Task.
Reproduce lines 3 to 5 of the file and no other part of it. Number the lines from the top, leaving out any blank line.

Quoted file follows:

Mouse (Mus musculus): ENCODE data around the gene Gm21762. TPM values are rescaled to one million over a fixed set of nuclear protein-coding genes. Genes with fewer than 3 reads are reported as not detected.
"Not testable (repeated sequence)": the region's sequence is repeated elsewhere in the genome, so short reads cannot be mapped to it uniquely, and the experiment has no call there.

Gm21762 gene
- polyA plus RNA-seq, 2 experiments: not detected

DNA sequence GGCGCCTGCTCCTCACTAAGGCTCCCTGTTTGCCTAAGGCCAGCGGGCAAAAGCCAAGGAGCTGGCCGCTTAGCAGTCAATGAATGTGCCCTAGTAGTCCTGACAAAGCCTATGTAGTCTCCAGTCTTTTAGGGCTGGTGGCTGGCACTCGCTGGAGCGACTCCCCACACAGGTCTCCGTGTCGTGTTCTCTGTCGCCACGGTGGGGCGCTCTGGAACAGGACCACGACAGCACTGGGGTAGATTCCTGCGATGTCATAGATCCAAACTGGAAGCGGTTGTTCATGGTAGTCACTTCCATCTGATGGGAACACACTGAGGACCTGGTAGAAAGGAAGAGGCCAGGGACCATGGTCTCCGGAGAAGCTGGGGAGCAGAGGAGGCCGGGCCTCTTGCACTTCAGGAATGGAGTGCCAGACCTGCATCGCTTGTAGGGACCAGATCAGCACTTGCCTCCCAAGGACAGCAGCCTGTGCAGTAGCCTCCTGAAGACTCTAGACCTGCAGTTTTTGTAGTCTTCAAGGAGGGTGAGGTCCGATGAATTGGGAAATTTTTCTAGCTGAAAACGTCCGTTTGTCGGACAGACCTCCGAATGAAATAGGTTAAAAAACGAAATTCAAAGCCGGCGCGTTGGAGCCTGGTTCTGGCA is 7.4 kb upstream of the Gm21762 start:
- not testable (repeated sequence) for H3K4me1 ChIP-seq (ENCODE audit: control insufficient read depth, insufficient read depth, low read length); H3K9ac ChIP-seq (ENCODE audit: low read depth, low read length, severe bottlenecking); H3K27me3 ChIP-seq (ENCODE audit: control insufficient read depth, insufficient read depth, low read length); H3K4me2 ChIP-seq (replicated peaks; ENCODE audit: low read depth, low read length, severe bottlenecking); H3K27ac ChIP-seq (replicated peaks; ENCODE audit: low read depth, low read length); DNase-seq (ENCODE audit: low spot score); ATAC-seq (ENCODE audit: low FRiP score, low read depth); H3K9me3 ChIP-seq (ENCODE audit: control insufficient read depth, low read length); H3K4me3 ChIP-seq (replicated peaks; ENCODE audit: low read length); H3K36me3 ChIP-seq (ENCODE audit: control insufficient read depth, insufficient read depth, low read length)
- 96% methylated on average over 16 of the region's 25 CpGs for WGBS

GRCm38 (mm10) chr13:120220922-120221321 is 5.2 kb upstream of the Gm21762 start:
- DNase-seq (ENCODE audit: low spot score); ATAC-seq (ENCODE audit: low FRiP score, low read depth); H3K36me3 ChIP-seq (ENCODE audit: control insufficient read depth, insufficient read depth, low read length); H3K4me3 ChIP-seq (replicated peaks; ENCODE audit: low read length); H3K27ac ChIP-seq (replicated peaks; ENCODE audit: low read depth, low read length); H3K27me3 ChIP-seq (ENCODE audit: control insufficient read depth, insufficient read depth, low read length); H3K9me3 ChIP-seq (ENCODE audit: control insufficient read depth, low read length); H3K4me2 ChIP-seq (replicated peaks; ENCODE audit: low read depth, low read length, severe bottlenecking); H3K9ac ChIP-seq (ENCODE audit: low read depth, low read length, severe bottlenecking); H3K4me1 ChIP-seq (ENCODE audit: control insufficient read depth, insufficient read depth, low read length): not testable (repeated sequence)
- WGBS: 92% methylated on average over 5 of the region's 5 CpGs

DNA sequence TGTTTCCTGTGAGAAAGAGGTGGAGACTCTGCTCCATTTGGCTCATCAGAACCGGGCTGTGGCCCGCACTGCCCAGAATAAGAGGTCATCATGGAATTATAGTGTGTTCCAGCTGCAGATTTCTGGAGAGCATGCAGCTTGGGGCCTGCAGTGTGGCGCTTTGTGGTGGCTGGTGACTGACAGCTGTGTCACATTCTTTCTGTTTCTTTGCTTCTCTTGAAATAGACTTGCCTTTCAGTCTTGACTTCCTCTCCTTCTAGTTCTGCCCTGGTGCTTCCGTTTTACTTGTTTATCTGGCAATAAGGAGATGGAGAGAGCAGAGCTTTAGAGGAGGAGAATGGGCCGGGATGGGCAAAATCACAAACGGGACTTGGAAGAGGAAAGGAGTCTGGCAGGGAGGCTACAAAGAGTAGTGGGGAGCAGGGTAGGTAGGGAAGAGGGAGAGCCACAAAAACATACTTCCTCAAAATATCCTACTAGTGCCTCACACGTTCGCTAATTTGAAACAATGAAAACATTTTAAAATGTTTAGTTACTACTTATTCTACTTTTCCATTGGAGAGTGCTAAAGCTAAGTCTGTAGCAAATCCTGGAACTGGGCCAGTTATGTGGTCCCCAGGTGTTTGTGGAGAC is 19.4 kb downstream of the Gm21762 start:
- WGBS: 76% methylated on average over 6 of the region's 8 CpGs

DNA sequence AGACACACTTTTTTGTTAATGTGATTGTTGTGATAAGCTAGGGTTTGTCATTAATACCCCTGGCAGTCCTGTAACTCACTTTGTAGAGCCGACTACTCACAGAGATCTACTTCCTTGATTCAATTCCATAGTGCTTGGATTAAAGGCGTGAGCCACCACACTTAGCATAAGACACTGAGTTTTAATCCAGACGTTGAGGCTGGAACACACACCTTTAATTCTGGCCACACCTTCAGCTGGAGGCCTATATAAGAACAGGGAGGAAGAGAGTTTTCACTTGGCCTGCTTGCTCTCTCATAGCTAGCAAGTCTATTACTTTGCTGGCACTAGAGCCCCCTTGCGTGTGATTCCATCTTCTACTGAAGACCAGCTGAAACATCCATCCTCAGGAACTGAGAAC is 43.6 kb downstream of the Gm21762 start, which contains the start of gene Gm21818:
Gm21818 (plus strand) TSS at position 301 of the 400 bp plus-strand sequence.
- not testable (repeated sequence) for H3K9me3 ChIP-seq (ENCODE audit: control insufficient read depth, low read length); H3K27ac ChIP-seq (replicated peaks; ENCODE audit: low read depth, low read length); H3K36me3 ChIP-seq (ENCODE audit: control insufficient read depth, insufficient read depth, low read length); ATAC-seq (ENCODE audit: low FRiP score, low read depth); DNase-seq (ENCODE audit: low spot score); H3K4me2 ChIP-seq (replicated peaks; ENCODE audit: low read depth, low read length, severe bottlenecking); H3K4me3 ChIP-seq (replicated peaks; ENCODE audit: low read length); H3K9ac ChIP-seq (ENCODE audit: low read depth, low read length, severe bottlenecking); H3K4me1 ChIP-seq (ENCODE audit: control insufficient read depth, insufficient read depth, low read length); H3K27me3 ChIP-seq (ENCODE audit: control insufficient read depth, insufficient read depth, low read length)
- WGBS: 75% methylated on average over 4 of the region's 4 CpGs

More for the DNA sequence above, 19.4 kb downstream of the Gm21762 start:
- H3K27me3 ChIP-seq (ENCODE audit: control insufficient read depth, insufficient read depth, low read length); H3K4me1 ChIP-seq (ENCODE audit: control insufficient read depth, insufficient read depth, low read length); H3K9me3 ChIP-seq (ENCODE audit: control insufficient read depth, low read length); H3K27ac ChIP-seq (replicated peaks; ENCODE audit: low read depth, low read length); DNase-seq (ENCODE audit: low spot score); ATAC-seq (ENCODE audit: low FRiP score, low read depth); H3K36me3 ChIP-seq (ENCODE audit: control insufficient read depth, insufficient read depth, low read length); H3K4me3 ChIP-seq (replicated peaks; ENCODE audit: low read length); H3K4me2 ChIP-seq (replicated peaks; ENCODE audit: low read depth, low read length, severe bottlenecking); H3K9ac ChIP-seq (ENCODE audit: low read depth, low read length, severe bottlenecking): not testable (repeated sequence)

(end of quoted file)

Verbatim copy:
Gm21762 gene
- polyA plus RNA-seq, 2 experiments: not detected

DNA sequence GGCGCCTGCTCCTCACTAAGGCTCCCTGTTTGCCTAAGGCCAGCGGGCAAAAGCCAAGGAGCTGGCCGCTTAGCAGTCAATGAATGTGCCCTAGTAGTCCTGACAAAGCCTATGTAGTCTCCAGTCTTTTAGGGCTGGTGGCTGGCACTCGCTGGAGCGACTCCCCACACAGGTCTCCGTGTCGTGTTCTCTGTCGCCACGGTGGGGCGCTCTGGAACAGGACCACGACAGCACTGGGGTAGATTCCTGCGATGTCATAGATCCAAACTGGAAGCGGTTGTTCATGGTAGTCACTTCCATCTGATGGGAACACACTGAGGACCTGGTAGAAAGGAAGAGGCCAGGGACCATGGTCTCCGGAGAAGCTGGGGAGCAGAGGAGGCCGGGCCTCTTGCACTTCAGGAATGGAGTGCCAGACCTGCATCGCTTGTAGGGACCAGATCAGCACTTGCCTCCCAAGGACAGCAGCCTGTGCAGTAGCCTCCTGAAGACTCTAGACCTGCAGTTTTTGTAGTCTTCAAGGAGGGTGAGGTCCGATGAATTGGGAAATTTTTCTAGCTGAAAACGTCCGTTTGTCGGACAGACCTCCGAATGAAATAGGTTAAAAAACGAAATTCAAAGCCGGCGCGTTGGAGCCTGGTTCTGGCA is 7.4 kb upstream of the Gm21762 start: